FERRARI’S forgotten Le Mans hero is being sold privately by auction house RM Sotheby.
The 275 P is one of Maranello’s earliest mid-engine sports cars, with the prototype fitted with a 3.3-litre V12 engine between its axles.
This particular example, chassis #0816, is one of Ferrari’s greatest racing cars, winning the 24 Hours of Le Mans twice (1963 and 1964), but the Italian company didn’t realise until recently.
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According to the auction house, chassis #0816 wasn’t meant to race in the ’63 race.
The original plan was for 275 P #0814 to be entered, but that chassis badly damaged at the Nurburgring just a month before the French race.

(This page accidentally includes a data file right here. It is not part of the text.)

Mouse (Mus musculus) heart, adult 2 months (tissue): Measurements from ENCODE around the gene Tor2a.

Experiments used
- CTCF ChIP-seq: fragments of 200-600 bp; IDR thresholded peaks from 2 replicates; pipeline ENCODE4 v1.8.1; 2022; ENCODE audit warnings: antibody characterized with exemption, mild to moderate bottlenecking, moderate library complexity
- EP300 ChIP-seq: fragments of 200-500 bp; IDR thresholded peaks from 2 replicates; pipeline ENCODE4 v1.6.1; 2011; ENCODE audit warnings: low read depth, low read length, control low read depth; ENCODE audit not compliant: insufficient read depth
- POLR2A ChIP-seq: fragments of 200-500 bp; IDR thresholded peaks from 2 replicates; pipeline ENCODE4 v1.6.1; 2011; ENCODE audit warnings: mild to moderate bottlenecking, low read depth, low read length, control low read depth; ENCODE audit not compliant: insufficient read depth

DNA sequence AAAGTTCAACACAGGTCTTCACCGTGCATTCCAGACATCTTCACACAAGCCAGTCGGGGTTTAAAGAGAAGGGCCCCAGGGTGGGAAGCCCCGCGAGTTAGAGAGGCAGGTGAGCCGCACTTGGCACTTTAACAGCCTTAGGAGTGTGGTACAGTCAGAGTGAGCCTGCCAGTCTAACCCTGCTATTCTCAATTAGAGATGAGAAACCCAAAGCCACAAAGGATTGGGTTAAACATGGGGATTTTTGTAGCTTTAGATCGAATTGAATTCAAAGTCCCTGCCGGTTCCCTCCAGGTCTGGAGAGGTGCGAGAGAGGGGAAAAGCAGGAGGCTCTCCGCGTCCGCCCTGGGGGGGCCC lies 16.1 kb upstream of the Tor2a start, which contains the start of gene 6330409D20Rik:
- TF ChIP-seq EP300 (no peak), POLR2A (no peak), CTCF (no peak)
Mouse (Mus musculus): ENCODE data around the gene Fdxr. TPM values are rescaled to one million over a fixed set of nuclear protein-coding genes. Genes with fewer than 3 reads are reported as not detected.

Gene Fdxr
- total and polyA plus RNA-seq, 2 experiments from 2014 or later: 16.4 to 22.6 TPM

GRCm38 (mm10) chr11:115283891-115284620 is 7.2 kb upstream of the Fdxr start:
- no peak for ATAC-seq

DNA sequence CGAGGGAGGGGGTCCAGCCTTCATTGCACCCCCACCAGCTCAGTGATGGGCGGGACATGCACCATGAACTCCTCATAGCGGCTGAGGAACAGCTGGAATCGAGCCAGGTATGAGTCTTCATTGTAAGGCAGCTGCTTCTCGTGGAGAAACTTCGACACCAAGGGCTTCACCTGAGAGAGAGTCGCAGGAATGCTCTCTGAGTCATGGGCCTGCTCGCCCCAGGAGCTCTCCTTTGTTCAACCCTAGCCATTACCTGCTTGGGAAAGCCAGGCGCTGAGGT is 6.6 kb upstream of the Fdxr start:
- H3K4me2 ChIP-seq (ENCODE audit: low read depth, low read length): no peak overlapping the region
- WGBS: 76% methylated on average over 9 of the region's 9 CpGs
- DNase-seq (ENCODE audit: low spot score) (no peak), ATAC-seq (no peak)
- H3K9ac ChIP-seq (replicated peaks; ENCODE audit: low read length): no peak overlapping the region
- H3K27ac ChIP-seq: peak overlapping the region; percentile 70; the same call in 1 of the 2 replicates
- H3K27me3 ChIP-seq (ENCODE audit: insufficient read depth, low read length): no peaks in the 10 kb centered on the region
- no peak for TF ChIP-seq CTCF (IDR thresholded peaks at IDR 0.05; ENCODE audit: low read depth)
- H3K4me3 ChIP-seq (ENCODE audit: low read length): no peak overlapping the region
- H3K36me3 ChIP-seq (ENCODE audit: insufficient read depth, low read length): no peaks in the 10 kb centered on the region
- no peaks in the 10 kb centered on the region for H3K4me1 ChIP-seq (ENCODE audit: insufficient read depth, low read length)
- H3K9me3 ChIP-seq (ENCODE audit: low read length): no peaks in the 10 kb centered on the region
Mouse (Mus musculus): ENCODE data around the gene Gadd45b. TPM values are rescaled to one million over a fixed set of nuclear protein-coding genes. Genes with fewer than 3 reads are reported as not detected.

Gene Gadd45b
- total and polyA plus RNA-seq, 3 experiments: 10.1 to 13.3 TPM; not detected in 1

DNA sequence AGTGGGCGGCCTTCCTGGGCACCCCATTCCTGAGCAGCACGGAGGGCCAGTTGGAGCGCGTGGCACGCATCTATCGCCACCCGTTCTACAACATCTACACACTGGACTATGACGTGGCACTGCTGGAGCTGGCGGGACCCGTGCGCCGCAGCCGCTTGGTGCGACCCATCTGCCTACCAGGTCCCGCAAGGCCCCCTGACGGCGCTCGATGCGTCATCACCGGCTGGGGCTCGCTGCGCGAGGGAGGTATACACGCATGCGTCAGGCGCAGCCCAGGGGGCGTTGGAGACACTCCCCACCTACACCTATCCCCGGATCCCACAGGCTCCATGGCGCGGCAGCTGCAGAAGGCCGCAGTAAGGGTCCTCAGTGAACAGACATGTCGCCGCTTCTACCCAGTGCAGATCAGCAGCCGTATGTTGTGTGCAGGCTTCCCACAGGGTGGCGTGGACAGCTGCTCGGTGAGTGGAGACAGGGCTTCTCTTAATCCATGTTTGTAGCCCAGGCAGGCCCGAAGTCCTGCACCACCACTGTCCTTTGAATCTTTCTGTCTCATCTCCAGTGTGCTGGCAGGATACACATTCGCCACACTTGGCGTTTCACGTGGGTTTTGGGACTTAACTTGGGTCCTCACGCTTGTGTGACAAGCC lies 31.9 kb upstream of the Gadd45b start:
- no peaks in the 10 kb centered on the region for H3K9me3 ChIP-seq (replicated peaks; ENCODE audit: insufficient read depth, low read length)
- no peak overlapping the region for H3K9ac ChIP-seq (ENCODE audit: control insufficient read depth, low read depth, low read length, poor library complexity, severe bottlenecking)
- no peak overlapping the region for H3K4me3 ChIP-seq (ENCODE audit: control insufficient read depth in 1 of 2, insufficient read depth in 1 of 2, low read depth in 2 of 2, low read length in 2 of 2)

Instead of filling out the paperwork for the entry again, Ferrari simply sent #0816 in its place, finishing first outright
The very same chassis repeated the feat a year later, but Ferrari didn’t pick up the clerical error that hid the achievement for many decades.
The victories in ’63 and ’64 are also the final outright 24 Hours of Le Mans victories for the Scuderia.
Only four other individual chassis have won the 24 Hours of Le Mans twice; a Bentley Speed Six in ’29 and ’30, the legendary Mk1 Ford GT40 in ’68 and ’69, a Porsche 956 in ’84 and ’85, and the TWR-WSC 95 in ’96 and ’97.
Belonging to the family of collector Pierre Bardinon, 275 P #0816 has lived a reclusive life for the past five decades, rarely being shown in public.
RM Sotheby’s says the car is being sold unrestored, with matching number engine, gearbox, and body.
The auction house doesn’t issue a price estimate for the private sale, but it’s likely to be deep into the eight figures.